When we shot this story in September, 1995, Kelli thought it would be a miracle to reach her 30th birthday, and she did not think a 50th birthday was even possible.
You want some good news? Kelli is still with us and she is only 4 or 5 years from hitting that 50-year mark. That’s how good the medication has become for those who contract HIV.
Take a look at the story and see how bleak her future looked 20 years ago. The new medications were just preparing to hit the market. We did not realize it at the time, but the new drugs came along in time to save Kelli, but not in time to save Robb.
Kelli and her husband and children (which they had using artificial insemination) are living in St. Charles, Missouri. I am attempting to contact her to catch up, but here is a story about Kelli that appeared in a Dewitt, Iowa newspaper five years ago.
There are still many people who are shunned and lose their jobs when they acquire HIV. Please help the DeLaCerda House by donating a few dollars to help support these people. It was Robb’s great passion in the last few months of his life. Follow this link and click on the Donate button on the right side of the page.
On September 13, 1995, this episode of Robb’s Life aired on WHBF-TV. Robb had been very sick the week before, and he and his parents, Lorney and Hattie Dussliere, realized they needed to select a headstone for their grave and check that item off the to-do list.
Robb barely smiled during this video shoot at Moline Monument, although you can hear him laugh during his first comment about the three of them agreeing “quickly for a change.” It was obvious he was not feeling well.
Help keep Robb’s legacy alive! Donate to the DeLaCerda House and help provide shelter and support for homeless HIV and AIDS clients. Go to www.delacerdahouseinc.org and click on the “Donate” button on the right side of the page.
Robb prepares for a scoping procedure in September, 1995.
In early September, 1995, Robb Dussliere was in continuous pain from a throat infection. He was also running a fever.
Dr. Louis Katz arranged for Robb to go to Genesis for a scoping procedure.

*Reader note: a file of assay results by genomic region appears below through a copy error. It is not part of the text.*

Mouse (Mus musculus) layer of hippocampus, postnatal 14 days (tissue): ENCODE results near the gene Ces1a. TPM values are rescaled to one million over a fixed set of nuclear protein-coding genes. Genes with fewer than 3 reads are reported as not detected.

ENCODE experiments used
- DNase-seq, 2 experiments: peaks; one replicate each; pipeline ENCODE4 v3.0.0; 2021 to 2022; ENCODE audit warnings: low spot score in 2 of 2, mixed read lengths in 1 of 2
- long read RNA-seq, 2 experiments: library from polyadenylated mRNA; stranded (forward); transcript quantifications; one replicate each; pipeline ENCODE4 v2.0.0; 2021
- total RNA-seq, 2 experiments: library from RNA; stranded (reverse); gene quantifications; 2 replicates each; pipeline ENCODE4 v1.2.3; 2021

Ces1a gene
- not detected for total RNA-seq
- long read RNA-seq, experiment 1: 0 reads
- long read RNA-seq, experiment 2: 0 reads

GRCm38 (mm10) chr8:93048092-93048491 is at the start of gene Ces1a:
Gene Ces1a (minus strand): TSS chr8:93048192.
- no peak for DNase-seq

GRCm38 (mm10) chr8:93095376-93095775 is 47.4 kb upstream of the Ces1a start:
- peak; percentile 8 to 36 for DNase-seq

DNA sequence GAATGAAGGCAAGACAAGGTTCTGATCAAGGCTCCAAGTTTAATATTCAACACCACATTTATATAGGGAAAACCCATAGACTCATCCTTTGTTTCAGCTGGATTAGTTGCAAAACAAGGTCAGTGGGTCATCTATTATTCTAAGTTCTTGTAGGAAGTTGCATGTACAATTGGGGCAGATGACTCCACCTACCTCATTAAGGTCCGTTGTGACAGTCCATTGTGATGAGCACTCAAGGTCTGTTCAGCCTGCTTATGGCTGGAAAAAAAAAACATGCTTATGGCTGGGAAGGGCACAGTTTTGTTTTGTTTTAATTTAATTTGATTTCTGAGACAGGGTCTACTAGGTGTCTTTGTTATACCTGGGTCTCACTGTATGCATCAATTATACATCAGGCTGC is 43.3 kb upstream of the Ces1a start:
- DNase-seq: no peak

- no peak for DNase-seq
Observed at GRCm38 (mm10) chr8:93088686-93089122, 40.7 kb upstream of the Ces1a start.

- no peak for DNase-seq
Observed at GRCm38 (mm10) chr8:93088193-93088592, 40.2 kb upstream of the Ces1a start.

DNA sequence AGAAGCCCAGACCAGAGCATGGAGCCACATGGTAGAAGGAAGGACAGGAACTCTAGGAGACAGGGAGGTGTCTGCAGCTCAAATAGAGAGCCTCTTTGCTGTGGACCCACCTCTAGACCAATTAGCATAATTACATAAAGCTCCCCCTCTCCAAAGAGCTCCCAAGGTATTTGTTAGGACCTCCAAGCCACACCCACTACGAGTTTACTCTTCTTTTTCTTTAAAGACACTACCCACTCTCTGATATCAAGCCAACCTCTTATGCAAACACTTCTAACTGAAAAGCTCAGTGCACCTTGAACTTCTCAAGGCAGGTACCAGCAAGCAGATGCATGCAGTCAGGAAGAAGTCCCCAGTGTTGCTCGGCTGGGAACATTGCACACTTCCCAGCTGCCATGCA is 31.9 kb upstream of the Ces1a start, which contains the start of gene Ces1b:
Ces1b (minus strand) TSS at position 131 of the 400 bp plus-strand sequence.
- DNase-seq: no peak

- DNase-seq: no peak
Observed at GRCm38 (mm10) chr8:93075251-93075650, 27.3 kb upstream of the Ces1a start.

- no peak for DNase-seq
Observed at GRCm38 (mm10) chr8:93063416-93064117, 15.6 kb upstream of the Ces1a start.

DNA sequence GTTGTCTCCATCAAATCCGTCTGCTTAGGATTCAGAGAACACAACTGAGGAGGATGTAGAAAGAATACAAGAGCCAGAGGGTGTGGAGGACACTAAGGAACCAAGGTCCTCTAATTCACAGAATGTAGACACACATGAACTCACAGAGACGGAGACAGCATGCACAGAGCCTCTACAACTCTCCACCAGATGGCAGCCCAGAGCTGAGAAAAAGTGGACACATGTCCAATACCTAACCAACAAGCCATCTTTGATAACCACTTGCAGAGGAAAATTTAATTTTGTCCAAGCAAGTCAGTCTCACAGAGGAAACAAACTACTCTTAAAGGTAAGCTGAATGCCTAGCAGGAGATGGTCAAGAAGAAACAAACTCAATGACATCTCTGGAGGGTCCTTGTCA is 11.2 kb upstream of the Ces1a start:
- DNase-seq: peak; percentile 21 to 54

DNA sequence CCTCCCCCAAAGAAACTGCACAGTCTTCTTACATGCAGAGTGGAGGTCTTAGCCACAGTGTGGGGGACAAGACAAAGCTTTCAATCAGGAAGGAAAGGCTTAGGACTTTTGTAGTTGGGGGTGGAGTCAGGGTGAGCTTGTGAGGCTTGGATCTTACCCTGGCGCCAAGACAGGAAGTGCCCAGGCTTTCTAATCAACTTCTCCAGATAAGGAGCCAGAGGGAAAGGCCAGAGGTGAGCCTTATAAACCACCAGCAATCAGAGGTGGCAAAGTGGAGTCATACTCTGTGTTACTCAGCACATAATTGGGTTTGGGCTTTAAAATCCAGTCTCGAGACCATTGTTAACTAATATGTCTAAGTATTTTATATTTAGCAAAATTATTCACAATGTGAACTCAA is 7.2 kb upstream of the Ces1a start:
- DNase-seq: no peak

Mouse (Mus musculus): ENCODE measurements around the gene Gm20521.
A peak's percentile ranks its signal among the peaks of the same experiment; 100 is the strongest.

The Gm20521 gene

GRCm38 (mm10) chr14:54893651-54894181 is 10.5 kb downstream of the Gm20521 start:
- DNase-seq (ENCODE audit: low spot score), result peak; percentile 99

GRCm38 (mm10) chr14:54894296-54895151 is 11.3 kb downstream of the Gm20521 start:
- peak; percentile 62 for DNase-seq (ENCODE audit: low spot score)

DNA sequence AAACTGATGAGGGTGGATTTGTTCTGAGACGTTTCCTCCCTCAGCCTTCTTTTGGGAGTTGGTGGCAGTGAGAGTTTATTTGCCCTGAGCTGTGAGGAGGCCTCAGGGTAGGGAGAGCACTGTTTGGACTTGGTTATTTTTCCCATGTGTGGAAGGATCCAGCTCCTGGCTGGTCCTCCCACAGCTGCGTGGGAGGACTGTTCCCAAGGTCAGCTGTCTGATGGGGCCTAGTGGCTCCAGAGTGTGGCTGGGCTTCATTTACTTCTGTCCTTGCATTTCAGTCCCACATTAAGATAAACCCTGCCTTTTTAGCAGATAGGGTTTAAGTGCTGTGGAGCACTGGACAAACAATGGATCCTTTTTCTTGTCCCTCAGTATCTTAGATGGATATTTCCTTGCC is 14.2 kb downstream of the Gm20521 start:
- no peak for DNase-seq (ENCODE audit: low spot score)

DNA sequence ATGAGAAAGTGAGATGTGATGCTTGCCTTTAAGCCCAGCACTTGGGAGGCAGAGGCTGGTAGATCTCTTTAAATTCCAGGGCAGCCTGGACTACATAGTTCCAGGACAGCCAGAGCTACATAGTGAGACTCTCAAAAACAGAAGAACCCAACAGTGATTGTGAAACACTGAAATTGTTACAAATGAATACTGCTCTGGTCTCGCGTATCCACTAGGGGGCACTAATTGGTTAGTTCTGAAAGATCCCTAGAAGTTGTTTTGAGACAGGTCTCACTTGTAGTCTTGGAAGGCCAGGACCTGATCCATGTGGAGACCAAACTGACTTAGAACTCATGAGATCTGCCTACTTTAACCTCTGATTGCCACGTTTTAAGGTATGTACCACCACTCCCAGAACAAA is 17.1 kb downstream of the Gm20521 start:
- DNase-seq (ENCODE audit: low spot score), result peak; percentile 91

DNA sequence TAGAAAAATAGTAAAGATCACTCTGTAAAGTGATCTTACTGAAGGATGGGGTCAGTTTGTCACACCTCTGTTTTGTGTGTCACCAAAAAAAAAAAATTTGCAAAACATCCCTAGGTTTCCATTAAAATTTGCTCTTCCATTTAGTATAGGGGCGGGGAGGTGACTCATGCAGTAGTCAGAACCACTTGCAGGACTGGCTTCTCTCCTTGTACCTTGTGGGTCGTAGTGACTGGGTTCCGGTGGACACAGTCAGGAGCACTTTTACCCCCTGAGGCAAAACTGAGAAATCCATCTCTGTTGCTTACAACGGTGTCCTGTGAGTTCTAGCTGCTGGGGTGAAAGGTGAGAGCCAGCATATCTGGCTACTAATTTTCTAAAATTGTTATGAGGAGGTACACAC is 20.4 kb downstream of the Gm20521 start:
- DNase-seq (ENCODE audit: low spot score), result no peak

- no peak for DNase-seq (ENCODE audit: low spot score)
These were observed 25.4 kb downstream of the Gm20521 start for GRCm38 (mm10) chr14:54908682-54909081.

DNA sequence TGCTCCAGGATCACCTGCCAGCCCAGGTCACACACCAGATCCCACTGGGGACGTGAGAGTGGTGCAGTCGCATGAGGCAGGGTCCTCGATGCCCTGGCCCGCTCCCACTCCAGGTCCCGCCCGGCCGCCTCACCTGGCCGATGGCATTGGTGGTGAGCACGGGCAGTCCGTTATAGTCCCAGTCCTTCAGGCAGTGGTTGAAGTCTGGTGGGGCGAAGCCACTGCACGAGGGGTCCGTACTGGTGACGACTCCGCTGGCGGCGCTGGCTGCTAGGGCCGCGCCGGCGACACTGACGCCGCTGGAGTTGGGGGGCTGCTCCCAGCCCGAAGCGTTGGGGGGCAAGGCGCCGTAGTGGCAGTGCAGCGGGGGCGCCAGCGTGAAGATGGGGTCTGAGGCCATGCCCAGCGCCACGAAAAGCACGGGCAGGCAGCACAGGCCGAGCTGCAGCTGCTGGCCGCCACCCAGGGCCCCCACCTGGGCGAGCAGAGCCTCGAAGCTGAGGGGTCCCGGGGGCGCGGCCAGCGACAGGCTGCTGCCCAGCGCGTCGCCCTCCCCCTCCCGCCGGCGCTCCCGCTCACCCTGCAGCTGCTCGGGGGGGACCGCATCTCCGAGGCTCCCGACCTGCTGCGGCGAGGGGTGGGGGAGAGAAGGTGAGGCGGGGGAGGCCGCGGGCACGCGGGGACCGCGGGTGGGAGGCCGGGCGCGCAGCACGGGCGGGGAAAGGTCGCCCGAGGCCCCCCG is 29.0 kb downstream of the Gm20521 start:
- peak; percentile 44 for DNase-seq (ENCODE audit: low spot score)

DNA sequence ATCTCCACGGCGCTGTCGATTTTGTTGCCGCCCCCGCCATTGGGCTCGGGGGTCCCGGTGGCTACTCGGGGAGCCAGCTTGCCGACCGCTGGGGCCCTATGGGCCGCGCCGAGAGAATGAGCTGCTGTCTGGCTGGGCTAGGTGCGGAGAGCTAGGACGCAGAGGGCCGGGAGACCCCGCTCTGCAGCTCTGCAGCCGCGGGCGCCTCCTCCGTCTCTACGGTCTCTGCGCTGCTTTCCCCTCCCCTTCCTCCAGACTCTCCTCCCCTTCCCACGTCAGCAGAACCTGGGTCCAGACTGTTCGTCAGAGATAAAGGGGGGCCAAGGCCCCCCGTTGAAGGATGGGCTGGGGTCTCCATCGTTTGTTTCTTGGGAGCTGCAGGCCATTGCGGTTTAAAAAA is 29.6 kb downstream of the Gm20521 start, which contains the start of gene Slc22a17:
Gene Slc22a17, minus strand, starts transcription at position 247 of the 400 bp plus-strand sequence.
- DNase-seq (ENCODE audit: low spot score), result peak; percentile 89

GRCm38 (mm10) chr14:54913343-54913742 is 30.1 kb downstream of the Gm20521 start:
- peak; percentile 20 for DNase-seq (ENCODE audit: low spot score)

It was obvious that Robb’s health had declined in the five months since we began our series. His eyes have the appearance of someone who is ill, and it appears he has lost weight. But he continues to push on, meeting everything with a matter-of-fact attitude.
I was surprised and grateful for the unusual access I was given with my camcorder in the hospital.
Donate to the DeLaCerda House and help keep Robb’s legacy alive. Please donate a few dollars to help support homeless HIV and AIDS clients in the Quad Cities. Go to www.delacerdahouseinc.org and click on the “Donate” button on the right side of the page. On behalf of Robb, thank you.
Robb and his brother, John Dussliere.
Robb’s younger brother, John Dussliere, came to visit in late August, 1995. Robb’s health was starting to yo-yo every day, feeling fine earlier in the day and sometimes feeling bad later.
They loved to jet-ski, so they took one out to the Mississippi River and enjoyed the day.
Robb later believed he picked something up in the river that day that caused him to begin spiraling downward. With virtually no immune system remaining, it was a possibility.
This story aired on WHBF-TV on the 10:00 news, August 28, 1995.
Robb was dedicated to providing shelter and support to homeless people living with HIV and AIDS in the Quad Cities area. Please help keep Robb’s legacy alive by donating a few dollars to the DeLaCerda House. Follow this link — www.delacerdahouseinc.org — and click on the Donate button on the right side of the page. Thank you.